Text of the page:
Monday, February 22, 2010

No grudge against Somalis: Lindhout

No grudge against Somalis: Lindhout

 Hero's Welcome For Kidnap Victim

 By Sherri Zickefoose, Calgary Herald


Despite being kidnapped and traumatized by lawless gangsters in Somalia, freed freelance journalist Amanda Lindhout says she harbours no grudge against the wartorn country.


"It's very important for me to say I do not see the men who kidnapped me as a reflection of Somali society as a whole," Lindhout told a local community group honouring her in Calgary Sunday.


Reading from a prepared statement, Lindhout shared a glimpse of her ordeal.


It was the first time Lindhout has spoken before an audience about her ordeal. Last December, she issued a photo of herself posing next to a Christmas tree and a statement thanking a British security firm, their families and those who donated money for the pair's release.


Amanda Lindhout
"Despite my own suffering in Somalia and without condoning what was done to me, I feel that those inflicting the violence, while certainly not innocent, are deeply wounded and war-traumatized individuals," she said. "My thoughts and prayers remain with those who continue to suffer in Somalia."


Lindhout was honoured Sunday night by members of Alberta's Somali-Canadian community. The group offered Lindhout a standing ovation at the conclusion of her speech. "She's a hero. She took the initiative to do what most people like you or I fear," said Hussein Warsame.


"She's a role model for what we need to see more of in times like this."


Flanked by her parents, girlfriends, and a publicist, Lindhout was moved to tears during a slide show about war-ravaged Somalia.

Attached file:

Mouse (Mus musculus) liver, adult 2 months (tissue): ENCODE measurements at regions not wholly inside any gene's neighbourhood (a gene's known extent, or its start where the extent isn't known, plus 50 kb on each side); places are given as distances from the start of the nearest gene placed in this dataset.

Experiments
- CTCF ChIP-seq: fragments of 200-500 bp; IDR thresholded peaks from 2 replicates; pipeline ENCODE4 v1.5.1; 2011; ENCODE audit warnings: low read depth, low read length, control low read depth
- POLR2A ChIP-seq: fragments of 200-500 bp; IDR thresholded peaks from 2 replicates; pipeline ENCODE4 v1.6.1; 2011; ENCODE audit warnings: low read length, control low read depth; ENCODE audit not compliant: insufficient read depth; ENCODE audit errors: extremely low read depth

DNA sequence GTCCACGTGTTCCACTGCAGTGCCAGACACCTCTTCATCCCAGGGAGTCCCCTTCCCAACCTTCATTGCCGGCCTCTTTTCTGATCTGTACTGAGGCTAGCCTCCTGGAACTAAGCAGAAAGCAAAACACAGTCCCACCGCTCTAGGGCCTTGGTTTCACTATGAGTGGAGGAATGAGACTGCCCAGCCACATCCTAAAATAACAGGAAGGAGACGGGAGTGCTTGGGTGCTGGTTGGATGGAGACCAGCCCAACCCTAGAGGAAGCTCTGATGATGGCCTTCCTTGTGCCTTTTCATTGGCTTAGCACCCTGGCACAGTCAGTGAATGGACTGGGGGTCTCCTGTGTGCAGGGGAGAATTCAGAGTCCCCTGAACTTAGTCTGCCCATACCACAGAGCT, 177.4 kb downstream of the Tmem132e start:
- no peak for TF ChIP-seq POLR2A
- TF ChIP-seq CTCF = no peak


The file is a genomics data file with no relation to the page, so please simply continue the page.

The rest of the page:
Aside from the banquet held in her honour, the local Somali community also gave her a gift of a framed picture of herself and a necklace engraved with the word hero.


Following her speech, she visited with well-wishers and posed for photos with them. The media was not allowed to ask her questions.


Lindhout, a freelance journalist, was taken captive at gunpoint near the Somalian capital of Mogadishu on Aug. 23, 2008 along with Australian photographer Nigel Brennan. A Somali translator and their driver were also taken hostage.


Kidnappers first demanded $2.5 million US ransom in exchange for her release.


The two said they were beaten and made to ask their families for money until a ransom, reported to be $500,000 to $1 million, was paid last November.


After agonizing months of negotiations, the pair were freed Nov. 25, 2009. "My wish for Somalia is to experience freedom . . . I hold a vision of peace for Somalia," Lindhout said.


Source: The Calgary Herald

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